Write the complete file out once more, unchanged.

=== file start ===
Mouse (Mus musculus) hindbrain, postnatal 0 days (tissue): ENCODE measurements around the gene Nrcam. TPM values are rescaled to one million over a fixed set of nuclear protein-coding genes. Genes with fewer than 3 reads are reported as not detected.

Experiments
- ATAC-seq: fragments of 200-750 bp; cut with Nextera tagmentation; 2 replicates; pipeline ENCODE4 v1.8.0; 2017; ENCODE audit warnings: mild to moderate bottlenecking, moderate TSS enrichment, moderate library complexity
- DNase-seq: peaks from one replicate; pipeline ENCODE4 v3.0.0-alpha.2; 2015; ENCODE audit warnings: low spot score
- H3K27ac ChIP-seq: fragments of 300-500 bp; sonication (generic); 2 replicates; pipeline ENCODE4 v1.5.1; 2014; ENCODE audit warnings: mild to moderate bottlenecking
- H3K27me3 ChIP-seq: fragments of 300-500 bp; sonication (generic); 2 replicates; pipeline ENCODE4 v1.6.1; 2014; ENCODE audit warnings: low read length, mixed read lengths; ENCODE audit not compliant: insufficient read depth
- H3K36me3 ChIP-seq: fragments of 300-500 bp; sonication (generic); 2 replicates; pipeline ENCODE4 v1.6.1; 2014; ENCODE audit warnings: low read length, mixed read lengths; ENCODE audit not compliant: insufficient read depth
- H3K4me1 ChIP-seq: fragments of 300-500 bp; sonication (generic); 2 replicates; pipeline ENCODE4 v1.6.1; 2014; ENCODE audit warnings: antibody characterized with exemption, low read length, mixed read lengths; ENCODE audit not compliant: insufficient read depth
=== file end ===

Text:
Mouse (Mus musculus) hindbrain, postnatal 0 days (tissue): ENCODE measurements around the gene Nrcam. TPM values are rescaled to one million over a fixed set of nuclear protein-coding genes. Genes with fewer than 3 reads are reported as not detected.

Experiments
- ATAC-seq: fragments of 200-750 bp; cut with Nextera tagmentation; 2 replicates; pipeline ENCODE4 v1.8.0; 2017; ENCODE audit warnings: mild to moderate bottlenecking, moderate TSS enrichment, moderate library complexity
- DNase-seq: peaks from one replicate; pipeline ENCODE4 v3.0.0-alpha.2; 2015; ENCODE audit warnings: low spot score
- H3K27ac ChIP-seq: fragments of 300-500 bp; sonication (generic); 2 replicates; pipeline ENCODE4 v1.5.1; 2014; ENCODE audit warnings: mild to moderate bottlenecking
- H3K27me3 ChIP-seq: fragments of 300-500 bp; sonication (generic); 2 replicates; pipeline ENCODE4 v1.6.1; 2014; ENCODE audit warnings: low read length, mixed read lengths; ENCODE audit not compliant: insufficient read depth
- H3K36me3 ChIP-seq: fragments of 300-500 bp; sonication (generic); 2 replicates; pipeline ENCODE4 v1.6.1; 2014; ENCODE audit warnings: low read length, mixed read lengths; ENCODE audit not compliant: insufficient read depth
- H3K4me1 ChIP-seq: fragments of 300-500 bp; sonication (generic); 2 replicates; pipeline ENCODE4 v1.6.1; 2014; ENCODE audit warnings: antibody characterized with exemption, low read length, mixed read lengths; ENCODE audit not compliant: insufficient read depth